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THE BEST OF TGS...RECALLING A CONFERENCE TOURNEY TRIFECTA!
by Bruce Marshall, Goldsheet.com Editor


Following is our latest "Best of TGS" installment, reprinting our account of our whirlwind 3-day conference tourney trip across the country in March 2008, with a few surprises along the way...


It’s been said that conference basketball tournaments are a lot like bowl games. There’s some excitement before the games are played, and the games themselves can often be quite good, but nobody remembers much about them afterwards.

By us, however, there are some other significant differences between the conference hoop tourneys and the bowl games. Mainly, the basketball get-togethers across the country each March really do mean something. After all, the winners of these events get invited to the NCAA Tournament. Never mind that in most of the major conferences, teams that win the event are going to be headed to the Big Dance anyway: winning the tournament is still worth something tangible. As for most of the bowl games? Nope, save perhaps for the overhyped BCS championship game, and maybe the fact that some of the bowl games generate dollars that can be put to some sort of community good. Otherwise, we maintain that almost all of them are forgotten about before the final whistle even blows.

The bottom line is that college hoops has college football beat to the moon and back in regards to how it determines its eventual champion. And part of the college hoop process involves the conference tournaments. Last week, we decided to sample some of the flavor around the country by checking out a couple of these events in different locations.

Mind you, we have attended a lot of college basketball games, in a lot of venues, over the years. Personally, I attended 35 games a couple of years ago. Most of my viewing has been concentrated on the west coast, but with family and friends spread out across the country, I’ve taken advantage of the chance to visit and watch college hoops for several years. This hoop season alone, my travels (outside of Southern California) have taken me to Chicago, Dallas-Fort Worth, San Jose, Washington D.C., Fairfax, Va., Santa Clara, Nashville, Indianapolis, and Atlanta, the latter two for conference tournament action last week.

In the past, I’ve spent a lot of time in March at college tourneys, but mostly those on the west coast. I’ve attended PCAA/Big West Tourneys almost since their inception, and still regard watching those games in 1977 at the Anaheim Convention Center (during the second year of the PCAA’s tourney, still a novel concept in those days and the only non-ACC conference hoop event at that time) as a special treat. Many subsequent March days were spent at other PCAA, Big West, Pac-10, WAC, WCC, and Mountain West Tourneys, but this year it was time for something different. And with computer technology being what it is, we could publish The Gold Sheet from the moon if we wished, so my locale didn’t matter much as long as a computer was neaby. Thus, the midwest and mid-south would be only slightly more inconvenient than working from home.

My journey last week began in Indianapolis, where my flight arrived late last Tuesday, though not too late to update the TGS website and load some stories that were written before I left home. Weather-wise, the timing of my trip (at least the first part of the trip...more on the second part a bit later) was pretty good, as the blizzard that ripped through the midwest the previous weekend was long gone, with only a few remnants of the storm still visible. Nonetheless, Wednesday was a day to take care of some personal business in the area, driving east on I-74 to Cincinnati and Northern Kentucky to check out a possible future homesite in Boone County, at the Triple Crown development. There was some college hoop tourney action going on Wednesday afternoon, though I followed those results via a score pager, at least until the evening when I was able to watch some of the games on TV.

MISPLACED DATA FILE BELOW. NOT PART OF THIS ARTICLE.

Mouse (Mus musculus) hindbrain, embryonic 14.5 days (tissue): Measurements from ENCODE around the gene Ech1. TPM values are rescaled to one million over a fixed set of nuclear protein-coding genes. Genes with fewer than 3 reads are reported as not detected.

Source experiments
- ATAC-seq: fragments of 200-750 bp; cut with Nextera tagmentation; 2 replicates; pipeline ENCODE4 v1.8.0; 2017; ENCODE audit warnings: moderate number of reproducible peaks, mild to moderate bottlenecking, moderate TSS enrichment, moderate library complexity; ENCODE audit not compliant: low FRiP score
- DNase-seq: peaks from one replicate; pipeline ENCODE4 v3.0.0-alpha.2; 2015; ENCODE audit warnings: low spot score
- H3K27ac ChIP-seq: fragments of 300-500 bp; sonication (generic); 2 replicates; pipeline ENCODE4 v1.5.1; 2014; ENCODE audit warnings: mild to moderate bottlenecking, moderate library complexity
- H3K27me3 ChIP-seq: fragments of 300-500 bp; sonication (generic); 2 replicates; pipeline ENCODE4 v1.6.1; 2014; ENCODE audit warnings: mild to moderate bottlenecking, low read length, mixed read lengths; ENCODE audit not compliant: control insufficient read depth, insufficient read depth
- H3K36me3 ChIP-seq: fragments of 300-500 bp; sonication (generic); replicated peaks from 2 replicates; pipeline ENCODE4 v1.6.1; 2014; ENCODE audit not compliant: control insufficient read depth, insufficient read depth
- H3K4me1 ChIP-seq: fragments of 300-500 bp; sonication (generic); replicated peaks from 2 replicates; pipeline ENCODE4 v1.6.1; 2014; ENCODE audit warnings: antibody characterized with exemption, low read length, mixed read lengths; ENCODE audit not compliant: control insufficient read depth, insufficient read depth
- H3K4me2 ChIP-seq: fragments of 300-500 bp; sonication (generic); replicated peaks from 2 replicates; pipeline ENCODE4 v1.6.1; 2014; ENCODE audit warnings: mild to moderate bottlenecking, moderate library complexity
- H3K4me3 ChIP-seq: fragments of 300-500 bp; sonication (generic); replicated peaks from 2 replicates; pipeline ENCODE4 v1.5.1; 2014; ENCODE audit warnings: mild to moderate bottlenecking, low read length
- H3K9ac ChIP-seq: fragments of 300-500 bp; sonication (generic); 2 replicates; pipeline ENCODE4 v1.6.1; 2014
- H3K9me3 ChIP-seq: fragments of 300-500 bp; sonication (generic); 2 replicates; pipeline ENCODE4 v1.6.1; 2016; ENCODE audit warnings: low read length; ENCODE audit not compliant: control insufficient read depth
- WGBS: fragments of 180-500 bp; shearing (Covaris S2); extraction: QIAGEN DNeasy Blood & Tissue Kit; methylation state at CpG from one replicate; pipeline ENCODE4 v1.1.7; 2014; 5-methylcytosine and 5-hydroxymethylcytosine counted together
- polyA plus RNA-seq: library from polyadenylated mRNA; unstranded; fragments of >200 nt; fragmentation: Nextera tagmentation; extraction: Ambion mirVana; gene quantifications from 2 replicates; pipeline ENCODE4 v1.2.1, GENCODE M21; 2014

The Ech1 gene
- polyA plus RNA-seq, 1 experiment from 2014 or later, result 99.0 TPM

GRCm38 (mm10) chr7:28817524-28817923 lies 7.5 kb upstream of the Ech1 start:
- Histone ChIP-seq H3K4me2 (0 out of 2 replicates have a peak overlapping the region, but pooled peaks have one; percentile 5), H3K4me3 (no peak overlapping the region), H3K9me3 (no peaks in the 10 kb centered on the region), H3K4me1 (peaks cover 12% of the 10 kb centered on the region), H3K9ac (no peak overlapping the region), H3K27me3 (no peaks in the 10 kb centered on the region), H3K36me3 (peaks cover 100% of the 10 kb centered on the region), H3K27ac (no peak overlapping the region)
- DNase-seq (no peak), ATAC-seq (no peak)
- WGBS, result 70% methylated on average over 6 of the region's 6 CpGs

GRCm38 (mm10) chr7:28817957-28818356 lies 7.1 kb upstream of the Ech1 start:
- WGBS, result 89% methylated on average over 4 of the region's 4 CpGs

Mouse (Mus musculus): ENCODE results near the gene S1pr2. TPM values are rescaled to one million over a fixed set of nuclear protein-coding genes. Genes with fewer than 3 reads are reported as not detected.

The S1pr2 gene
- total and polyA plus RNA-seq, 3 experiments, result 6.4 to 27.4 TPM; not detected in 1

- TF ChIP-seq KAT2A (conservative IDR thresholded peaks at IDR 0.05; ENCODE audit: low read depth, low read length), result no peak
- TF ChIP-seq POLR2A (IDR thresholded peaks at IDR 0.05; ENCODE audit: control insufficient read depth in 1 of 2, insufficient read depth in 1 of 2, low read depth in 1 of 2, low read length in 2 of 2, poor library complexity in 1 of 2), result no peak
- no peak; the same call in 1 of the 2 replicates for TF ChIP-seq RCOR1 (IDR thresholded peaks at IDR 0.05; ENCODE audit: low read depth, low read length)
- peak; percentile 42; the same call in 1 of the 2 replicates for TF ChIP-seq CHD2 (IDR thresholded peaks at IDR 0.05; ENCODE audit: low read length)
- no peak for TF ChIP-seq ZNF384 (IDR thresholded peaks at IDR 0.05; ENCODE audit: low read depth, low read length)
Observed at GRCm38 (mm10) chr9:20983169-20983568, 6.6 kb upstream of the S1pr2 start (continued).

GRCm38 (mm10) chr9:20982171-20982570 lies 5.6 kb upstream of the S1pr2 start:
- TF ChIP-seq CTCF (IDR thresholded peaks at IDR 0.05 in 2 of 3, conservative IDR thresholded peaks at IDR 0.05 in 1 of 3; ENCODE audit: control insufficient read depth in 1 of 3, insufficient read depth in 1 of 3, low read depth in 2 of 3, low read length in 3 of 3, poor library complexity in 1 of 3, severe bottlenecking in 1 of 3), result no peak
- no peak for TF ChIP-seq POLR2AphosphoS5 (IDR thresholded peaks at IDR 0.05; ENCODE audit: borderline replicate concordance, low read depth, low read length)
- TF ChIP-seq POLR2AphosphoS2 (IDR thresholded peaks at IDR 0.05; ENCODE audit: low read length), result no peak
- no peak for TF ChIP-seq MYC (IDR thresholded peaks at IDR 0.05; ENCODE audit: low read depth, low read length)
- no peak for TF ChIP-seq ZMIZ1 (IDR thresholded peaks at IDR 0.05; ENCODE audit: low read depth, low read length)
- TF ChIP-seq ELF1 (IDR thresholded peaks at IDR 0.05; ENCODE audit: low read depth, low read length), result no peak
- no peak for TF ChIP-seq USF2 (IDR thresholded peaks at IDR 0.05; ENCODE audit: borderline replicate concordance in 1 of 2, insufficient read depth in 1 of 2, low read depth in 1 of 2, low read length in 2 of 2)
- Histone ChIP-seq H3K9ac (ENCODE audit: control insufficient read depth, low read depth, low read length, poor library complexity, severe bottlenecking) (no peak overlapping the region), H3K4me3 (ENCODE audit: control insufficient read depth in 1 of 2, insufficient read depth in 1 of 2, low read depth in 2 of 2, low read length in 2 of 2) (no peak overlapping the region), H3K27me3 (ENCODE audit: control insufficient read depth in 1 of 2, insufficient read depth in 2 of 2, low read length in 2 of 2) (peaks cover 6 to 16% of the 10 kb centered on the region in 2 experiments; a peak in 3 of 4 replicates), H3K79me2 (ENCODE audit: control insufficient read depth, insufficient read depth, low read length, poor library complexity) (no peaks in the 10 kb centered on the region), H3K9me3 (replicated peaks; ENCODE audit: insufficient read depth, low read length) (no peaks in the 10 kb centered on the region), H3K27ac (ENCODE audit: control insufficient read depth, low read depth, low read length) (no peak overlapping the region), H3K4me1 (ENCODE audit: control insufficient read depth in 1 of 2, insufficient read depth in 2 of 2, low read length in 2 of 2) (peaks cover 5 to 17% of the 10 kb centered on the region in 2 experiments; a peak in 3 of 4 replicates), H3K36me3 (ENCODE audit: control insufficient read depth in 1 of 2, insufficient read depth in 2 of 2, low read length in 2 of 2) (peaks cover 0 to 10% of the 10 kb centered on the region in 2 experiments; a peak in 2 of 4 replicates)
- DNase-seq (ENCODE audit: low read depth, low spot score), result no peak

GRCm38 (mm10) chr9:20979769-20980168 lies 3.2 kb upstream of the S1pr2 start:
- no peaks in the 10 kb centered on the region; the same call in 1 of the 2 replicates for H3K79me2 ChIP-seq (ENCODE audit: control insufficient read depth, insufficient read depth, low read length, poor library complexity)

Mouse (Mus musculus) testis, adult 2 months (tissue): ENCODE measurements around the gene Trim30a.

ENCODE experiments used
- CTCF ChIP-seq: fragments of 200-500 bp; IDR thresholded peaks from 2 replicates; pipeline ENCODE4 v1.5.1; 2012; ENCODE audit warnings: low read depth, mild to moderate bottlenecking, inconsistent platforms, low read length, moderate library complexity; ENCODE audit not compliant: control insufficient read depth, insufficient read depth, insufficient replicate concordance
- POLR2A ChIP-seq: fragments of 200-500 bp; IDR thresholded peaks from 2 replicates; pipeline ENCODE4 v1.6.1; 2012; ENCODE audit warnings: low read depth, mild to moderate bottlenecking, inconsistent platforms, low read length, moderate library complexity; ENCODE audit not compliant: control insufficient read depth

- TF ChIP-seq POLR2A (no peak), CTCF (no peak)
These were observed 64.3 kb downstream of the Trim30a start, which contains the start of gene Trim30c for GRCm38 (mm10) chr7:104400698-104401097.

One of the reasons I like Cincinnati and Northern Kentucky so much is the friendliness and easy-going nature of most of the inhabitants. Case in point: my quick “lunch” at a favorite eatery, one of the many Skyline Chili restaurants in the area. (Cincinnati chili is a delicacy worth a special trip!) Motoring into town on I-74 around noon, I decided that I would stop at the first Gold Star Chili or Skyline restaurant that I saw, which happened to be just over the Ohio border, in Harrison. A notable difference from southern California to Cincinnati/Northern Kentucky is that in the latter, most of the jobs at the fast-food restaurants are staffed by middle-aged housewife types, as opposed to a younger, mostly-immigrant crowd in So Cal. And leave it to one of these middle-aged waitresses at the Skyline Chili in Harrison to come up with one of the best lines I heard on the entire trip. When I placed my order of two cheese coneys and a diet Pepsi, the waitress was quick to offer a suggestion. “You know,” she said, “we just got Diet Mountain Dew on the menu. You might want to try that instead.” For a moment, I was a bit bemused, only because I had never heard a waitress expound upon the virtues of Diet Mountain Dew, but after a few seconds of contemplation, I decided to take her up on the offer. “Well,” I said, “now that you mention it, I think I will have a Diet Mountain Dew!”

And when, may I ask, was the last time a waitress in a California restaurant ever reminded me that Diet Mountain Dew was now available on the menu? A point for Cincinnati/Northern Kentucky, to be sure!